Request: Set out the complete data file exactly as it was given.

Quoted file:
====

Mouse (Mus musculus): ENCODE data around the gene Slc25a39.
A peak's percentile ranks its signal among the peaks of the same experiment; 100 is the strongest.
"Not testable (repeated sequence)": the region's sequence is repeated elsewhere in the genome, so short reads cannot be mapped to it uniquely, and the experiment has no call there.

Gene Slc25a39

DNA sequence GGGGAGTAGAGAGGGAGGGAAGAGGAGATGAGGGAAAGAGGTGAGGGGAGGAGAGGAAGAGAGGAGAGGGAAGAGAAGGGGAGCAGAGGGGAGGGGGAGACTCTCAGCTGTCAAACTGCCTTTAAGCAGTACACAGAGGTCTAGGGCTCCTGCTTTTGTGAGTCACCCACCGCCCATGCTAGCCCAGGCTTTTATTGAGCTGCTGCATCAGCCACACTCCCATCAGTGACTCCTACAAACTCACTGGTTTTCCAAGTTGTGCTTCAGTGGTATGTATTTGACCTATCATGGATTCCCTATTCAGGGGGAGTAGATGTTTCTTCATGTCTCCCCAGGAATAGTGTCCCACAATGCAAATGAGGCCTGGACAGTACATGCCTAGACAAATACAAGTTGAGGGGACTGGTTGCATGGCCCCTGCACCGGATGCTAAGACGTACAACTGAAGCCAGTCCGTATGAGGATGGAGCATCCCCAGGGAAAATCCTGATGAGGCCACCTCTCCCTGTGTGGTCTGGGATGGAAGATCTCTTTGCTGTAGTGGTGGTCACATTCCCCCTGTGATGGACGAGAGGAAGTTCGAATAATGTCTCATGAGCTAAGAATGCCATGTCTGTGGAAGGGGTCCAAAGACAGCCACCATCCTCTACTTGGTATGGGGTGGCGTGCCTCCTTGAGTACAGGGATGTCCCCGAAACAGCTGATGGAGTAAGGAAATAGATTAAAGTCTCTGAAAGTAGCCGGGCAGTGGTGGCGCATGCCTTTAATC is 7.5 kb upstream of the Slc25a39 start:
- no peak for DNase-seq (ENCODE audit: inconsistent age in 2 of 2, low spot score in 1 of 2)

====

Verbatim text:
Mouse (Mus musculus): ENCODE data around the gene Slc25a39.
A peak's percentile ranks its signal among the peaks of the same experiment; 100 is the strongest.
"Not testable (repeated sequence)": the region's sequence is repeated elsewhere in the genome, so short reads cannot be mapped to it uniquely, and the experiment has no call there.

Gene Slc25a39

DNA sequence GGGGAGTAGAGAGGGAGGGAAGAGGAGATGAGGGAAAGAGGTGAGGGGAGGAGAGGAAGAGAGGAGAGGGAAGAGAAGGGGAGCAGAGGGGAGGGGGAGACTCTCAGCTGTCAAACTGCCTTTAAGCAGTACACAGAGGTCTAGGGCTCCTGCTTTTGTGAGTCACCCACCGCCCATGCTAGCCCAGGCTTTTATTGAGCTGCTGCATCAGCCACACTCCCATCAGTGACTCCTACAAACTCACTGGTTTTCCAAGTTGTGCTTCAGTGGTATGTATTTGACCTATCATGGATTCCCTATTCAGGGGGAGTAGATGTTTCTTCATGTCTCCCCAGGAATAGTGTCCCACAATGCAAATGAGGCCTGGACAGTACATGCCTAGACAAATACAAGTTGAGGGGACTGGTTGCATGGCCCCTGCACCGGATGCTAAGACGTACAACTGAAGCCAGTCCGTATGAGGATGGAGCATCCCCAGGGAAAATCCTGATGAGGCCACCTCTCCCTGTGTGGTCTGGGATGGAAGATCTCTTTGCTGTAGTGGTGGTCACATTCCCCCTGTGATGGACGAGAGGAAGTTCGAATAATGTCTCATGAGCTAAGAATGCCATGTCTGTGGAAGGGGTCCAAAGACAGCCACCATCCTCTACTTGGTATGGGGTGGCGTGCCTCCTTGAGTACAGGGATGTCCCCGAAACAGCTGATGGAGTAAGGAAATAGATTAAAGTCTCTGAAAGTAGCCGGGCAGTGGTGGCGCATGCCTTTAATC is 7.5 kb upstream of the Slc25a39 start:
- no peak for DNase-seq (ENCODE audit: inconsistent age in 2 of 2, low spot score in 1 of 2)